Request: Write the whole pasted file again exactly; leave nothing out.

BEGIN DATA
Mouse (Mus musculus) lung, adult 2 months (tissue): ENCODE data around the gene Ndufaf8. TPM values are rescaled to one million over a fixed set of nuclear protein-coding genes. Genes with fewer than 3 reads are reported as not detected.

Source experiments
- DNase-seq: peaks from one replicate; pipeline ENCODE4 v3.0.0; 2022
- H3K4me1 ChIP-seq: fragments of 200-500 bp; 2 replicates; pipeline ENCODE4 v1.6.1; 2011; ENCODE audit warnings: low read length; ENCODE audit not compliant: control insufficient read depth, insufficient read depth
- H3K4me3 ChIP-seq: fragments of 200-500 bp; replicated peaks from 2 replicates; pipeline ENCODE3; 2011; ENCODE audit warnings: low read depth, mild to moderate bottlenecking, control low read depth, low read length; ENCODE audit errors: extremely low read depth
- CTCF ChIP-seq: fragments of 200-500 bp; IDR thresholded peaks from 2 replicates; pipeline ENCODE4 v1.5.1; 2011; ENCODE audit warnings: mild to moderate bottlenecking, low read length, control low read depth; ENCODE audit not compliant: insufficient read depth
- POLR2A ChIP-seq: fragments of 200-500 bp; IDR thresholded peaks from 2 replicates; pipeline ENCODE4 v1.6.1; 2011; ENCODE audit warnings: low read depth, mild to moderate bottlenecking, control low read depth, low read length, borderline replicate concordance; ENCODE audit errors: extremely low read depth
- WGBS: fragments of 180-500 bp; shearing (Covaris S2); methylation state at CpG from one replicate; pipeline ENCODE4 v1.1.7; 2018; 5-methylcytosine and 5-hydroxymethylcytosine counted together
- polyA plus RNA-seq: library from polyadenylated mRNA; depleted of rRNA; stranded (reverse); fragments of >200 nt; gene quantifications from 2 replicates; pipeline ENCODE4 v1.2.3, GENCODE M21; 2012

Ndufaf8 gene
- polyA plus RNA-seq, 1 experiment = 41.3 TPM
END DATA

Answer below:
Mouse (Mus musculus) lung, adult 2 months (tissue): ENCODE data around the gene Ndufaf8. TPM values are rescaled to one million over a fixed set of nuclear protein-coding genes. Genes with fewer than 3 reads are reported as not detected.

Source experiments
- DNase-seq: peaks from one replicate; pipeline ENCODE4 v3.0.0; 2022
- H3K4me1 ChIP-seq: fragments of 200-500 bp; 2 replicates; pipeline ENCODE4 v1.6.1; 2011; ENCODE audit warnings: low read length; ENCODE audit not compliant: control insufficient read depth, insufficient read depth
- H3K4me3 ChIP-seq: fragments of 200-500 bp; replicated peaks from 2 replicates; pipeline ENCODE3; 2011; ENCODE audit warnings: low read depth, mild to moderate bottlenecking, control low read depth, low read length; ENCODE audit errors: extremely low read depth
- CTCF ChIP-seq: fragments of 200-500 bp; IDR thresholded peaks from 2 replicates; pipeline ENCODE4 v1.5.1; 2011; ENCODE audit warnings: mild to moderate bottlenecking, low read length, control low read depth; ENCODE audit not compliant: insufficient read depth
- POLR2A ChIP-seq: fragments of 200-500 bp; IDR thresholded peaks from 2 replicates; pipeline ENCODE4 v1.6.1; 2011; ENCODE audit warnings: low read depth, mild to moderate bottlenecking, control low read depth, low read length, borderline replicate concordance; ENCODE audit errors: extremely low read depth
- WGBS: fragments of 180-500 bp; shearing (Covaris S2); methylation state at CpG from one replicate; pipeline ENCODE4 v1.1.7; 2018; 5-methylcytosine and 5-hydroxymethylcytosine counted together
- polyA plus RNA-seq: library from polyadenylated mRNA; depleted of rRNA; stranded (reverse); fragments of >200 nt; gene quantifications from 2 replicates; pipeline ENCODE4 v1.2.3, GENCODE M21; 2012

Ndufaf8 gene
- polyA plus RNA-seq, 1 experiment = 41.3 TPM